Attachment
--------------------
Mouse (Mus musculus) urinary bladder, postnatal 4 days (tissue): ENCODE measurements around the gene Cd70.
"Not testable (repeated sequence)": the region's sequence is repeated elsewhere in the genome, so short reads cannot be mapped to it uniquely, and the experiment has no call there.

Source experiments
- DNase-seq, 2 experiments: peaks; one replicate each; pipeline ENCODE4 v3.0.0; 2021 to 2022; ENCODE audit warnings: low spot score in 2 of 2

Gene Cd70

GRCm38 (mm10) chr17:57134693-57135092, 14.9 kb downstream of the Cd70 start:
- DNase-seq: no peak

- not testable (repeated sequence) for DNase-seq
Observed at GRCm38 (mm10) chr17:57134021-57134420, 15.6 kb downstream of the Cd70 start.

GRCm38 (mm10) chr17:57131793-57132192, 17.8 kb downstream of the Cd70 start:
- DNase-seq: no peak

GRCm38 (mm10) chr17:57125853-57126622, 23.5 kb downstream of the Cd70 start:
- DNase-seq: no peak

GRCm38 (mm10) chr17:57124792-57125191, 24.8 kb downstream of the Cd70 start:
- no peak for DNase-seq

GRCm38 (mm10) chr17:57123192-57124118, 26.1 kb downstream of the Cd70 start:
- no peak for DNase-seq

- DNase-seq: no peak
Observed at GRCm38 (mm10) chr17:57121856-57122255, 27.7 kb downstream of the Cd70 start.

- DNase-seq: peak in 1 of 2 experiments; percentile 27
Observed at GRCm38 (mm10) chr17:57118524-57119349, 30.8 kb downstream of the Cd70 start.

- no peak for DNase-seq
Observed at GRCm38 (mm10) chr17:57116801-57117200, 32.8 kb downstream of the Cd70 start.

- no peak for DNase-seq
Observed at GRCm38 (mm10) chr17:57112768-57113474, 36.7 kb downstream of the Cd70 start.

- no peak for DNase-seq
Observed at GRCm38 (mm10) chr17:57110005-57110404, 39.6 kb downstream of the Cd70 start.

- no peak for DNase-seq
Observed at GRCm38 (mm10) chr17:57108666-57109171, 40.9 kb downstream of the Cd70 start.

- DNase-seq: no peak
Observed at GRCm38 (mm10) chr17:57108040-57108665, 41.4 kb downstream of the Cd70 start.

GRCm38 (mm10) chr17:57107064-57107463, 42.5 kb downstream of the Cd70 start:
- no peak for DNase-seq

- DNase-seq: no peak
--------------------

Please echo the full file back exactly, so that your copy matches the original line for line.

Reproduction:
Mouse (Mus musculus) urinary bladder, postnatal 4 days (tissue): ENCODE measurements around the gene Cd70.
"Not testable (repeated sequence)": the region's sequence is repeated elsewhere in the genome, so short reads cannot be mapped to it uniquely, and the experiment has no call there.

Source experiments
- DNase-seq, 2 experiments: peaks; one replicate each; pipeline ENCODE4 v3.0.0; 2021 to 2022; ENCODE audit warnings: low spot score in 2 of 2

Gene Cd70

GRCm38 (mm10) chr17:57134693-57135092, 14.9 kb downstream of the Cd70 start:
- DNase-seq: no peak

- not testable (repeated sequence) for DNase-seq
Observed at GRCm38 (mm10) chr17:57134021-57134420, 15.6 kb downstream of the Cd70 start.

GRCm38 (mm10) chr17:57131793-57132192, 17.8 kb downstream of the Cd70 start:
- DNase-seq: no peak

GRCm38 (mm10) chr17:57125853-57126622, 23.5 kb downstream of the Cd70 start:
- DNase-seq: no peak

GRCm38 (mm10) chr17:57124792-57125191, 24.8 kb downstream of the Cd70 start:
- no peak for DNase-seq

GRCm38 (mm10) chr17:57123192-57124118, 26.1 kb downstream of the Cd70 start:
- no peak for DNase-seq

- DNase-seq: no peak
Observed at GRCm38 (mm10) chr17:57121856-57122255, 27.7 kb downstream of the Cd70 start.

- DNase-seq: peak in 1 of 2 experiments; percentile 27
Observed at GRCm38 (mm10) chr17:57118524-57119349, 30.8 kb downstream of the Cd70 start.

- no peak for DNase-seq
Observed at GRCm38 (mm10) chr17:57116801-57117200, 32.8 kb downstream of the Cd70 start.

- no peak for DNase-seq
Observed at GRCm38 (mm10) chr17:57112768-57113474, 36.7 kb downstream of the Cd70 start.

- no peak for DNase-seq
Observed at GRCm38 (mm10) chr17:57110005-57110404, 39.6 kb downstream of the Cd70 start.

- no peak for DNase-seq
Observed at GRCm38 (mm10) chr17:57108666-57109171, 40.9 kb downstream of the Cd70 start.

- DNase-seq: no peak
Observed at GRCm38 (mm10) chr17:57108040-57108665, 41.4 kb downstream of the Cd70 start.

GRCm38 (mm10) chr17:57107064-57107463, 42.5 kb downstream of the Cd70 start:
- no peak for DNase-seq

- DNase-seq: no peak